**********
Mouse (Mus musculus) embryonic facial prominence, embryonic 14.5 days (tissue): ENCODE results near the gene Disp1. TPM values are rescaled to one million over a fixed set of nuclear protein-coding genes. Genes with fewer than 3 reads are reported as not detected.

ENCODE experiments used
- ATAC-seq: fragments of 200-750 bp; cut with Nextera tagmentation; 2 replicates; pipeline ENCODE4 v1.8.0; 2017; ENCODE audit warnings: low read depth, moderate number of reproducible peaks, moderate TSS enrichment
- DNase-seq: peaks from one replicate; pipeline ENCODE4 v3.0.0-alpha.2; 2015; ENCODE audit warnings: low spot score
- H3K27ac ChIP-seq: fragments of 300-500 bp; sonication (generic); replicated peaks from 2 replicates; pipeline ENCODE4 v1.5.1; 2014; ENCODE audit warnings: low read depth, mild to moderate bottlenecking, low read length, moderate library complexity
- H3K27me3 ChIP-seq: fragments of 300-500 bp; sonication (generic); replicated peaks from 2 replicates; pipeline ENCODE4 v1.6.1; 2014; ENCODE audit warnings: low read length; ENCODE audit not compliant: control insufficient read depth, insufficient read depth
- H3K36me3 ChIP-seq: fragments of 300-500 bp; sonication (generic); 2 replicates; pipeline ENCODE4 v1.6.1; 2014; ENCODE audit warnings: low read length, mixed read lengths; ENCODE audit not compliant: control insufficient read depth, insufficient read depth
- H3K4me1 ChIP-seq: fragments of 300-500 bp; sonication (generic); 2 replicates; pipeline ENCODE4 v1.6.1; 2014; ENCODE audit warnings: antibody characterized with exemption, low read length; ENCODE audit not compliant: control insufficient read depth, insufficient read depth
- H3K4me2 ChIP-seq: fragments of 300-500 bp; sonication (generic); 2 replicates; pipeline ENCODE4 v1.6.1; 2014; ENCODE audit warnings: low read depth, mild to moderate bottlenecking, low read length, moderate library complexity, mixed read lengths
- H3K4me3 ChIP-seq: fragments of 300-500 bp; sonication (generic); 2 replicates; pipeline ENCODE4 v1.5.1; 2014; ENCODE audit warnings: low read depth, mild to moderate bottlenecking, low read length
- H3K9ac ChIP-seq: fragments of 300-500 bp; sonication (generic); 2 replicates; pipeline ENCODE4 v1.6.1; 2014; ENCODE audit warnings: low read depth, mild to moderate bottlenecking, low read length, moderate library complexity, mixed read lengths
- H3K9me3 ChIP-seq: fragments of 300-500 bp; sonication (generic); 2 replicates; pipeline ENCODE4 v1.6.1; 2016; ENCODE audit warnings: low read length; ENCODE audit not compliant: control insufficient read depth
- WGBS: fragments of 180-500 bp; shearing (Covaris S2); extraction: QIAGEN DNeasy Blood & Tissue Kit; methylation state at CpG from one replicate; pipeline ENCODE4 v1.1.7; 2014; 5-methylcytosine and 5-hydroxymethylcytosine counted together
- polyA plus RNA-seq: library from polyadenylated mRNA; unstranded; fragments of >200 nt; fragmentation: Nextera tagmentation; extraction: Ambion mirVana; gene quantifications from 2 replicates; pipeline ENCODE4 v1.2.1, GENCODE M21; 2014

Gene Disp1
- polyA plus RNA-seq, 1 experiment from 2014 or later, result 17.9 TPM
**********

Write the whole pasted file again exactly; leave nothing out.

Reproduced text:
Mouse (Mus musculus) embryonic facial prominence, embryonic 14.5 days (tissue): ENCODE results near the gene Disp1. TPM values are rescaled to one million over a fixed set of nuclear protein-coding genes. Genes with fewer than 3 reads are reported as not detected.

ENCODE experiments used
- ATAC-seq: fragments of 200-750 bp; cut with Nextera tagmentation; 2 replicates; pipeline ENCODE4 v1.8.0; 2017; ENCODE audit warnings: low read depth, moderate number of reproducible peaks, moderate TSS enrichment
- DNase-seq: peaks from one replicate; pipeline ENCODE4 v3.0.0-alpha.2; 2015; ENCODE audit warnings: low spot score
- H3K27ac ChIP-seq: fragments of 300-500 bp; sonication (generic); replicated peaks from 2 replicates; pipeline ENCODE4 v1.5.1; 2014; ENCODE audit warnings: low read depth, mild to moderate bottlenecking, low read length, moderate library complexity
- H3K27me3 ChIP-seq: fragments of 300-500 bp; sonication (generic); replicated peaks from 2 replicates; pipeline ENCODE4 v1.6.1; 2014; ENCODE audit warnings: low read length; ENCODE audit not compliant: control insufficient read depth, insufficient read depth
- H3K36me3 ChIP-seq: fragments of 300-500 bp; sonication (generic); 2 replicates; pipeline ENCODE4 v1.6.1; 2014; ENCODE audit warnings: low read length, mixed read lengths; ENCODE audit not compliant: control insufficient read depth, insufficient read depth
- H3K4me1 ChIP-seq: fragments of 300-500 bp; sonication (generic); 2 replicates; pipeline ENCODE4 v1.6.1; 2014; ENCODE audit warnings: antibody characterized with exemption, low read length; ENCODE audit not compliant: control insufficient read depth, insufficient read depth
- H3K4me2 ChIP-seq: fragments of 300-500 bp; sonication (generic); 2 replicates; pipeline ENCODE4 v1.6.1; 2014; ENCODE audit warnings: low read depth, mild to moderate bottlenecking, low read length, moderate library complexity, mixed read lengths
- H3K4me3 ChIP-seq: fragments of 300-500 bp; sonication (generic); 2 replicates; pipeline ENCODE4 v1.5.1; 2014; ENCODE audit warnings: low read depth, mild to moderate bottlenecking, low read length
- H3K9ac ChIP-seq: fragments of 300-500 bp; sonication (generic); 2 replicates; pipeline ENCODE4 v1.6.1; 2014; ENCODE audit warnings: low read depth, mild to moderate bottlenecking, low read length, moderate library complexity, mixed read lengths
- H3K9me3 ChIP-seq: fragments of 300-500 bp; sonication (generic); 2 replicates; pipeline ENCODE4 v1.6.1; 2016; ENCODE audit warnings: low read length; ENCODE audit not compliant: control insufficient read depth
- WGBS: fragments of 180-500 bp; shearing (Covaris S2); extraction: QIAGEN DNeasy Blood & Tissue Kit; methylation state at CpG from one replicate; pipeline ENCODE4 v1.1.7; 2014; 5-methylcytosine and 5-hydroxymethylcytosine counted together
- polyA plus RNA-seq: library from polyadenylated mRNA; unstranded; fragments of >200 nt; fragmentation: Nextera tagmentation; extraction: Ambion mirVana; gene quantifications from 2 replicates; pipeline ENCODE4 v1.2.1, GENCODE M21; 2014

Gene Disp1
- polyA plus RNA-seq, 1 experiment from 2014 or later, result 17.9 TPM